Super-typhoon Haiyan, which devastated the central Philippines and left thousands dead in its wake,
may not have a profound effect on the economy.
“Economic growth momentum is unlikely to be dampened by the storm, thanks to stronger economic management and robust demographics,” Trinh Nguyen, an economist at HSBC in Hong Kong, wrote in a research note.
The Eastern Visayas region, which bore the brunt of the storm, makes up only about 2% of the country’s gross domestic product, compared with the 35% generated in Metro Manila. Still, the impact on inflation could “be more drastic”, Nguyen added, as the loss of crops and supply disruptions are likely to boost food prices in the coming months.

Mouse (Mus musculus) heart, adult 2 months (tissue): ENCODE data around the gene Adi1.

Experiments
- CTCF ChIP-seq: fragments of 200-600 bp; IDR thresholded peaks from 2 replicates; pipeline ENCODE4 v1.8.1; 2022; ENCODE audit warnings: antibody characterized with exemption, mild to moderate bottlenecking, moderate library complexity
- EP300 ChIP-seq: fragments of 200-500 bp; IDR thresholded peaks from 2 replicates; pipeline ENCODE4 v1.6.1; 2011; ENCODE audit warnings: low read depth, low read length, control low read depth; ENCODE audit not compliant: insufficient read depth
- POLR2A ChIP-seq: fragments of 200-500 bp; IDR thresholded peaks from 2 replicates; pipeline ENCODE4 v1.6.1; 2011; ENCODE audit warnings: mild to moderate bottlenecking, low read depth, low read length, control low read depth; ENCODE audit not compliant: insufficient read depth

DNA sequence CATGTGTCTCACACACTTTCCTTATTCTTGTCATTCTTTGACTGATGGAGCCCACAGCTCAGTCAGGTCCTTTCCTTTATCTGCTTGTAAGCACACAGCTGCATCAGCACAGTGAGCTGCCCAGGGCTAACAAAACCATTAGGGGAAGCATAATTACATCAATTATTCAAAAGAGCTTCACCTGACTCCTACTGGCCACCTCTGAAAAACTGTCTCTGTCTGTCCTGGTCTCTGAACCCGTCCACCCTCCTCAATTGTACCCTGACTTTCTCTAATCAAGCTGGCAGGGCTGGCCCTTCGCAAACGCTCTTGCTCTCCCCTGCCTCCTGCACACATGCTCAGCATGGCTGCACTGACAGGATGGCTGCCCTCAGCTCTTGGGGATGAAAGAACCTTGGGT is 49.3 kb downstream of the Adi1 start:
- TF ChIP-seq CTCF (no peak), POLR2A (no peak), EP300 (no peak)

The short-term damage is also substantial. Initial estimates from the German-based Centre for Disaster Management and Risk Reduction Technology put the financial cost of the catastrophe between $9 billion and $17 billion.
In the meantime, the Asian Development Bank pledged $23 million in grants to address immediate needs and stands ready to allocate $500 million for the rebuilding of communities.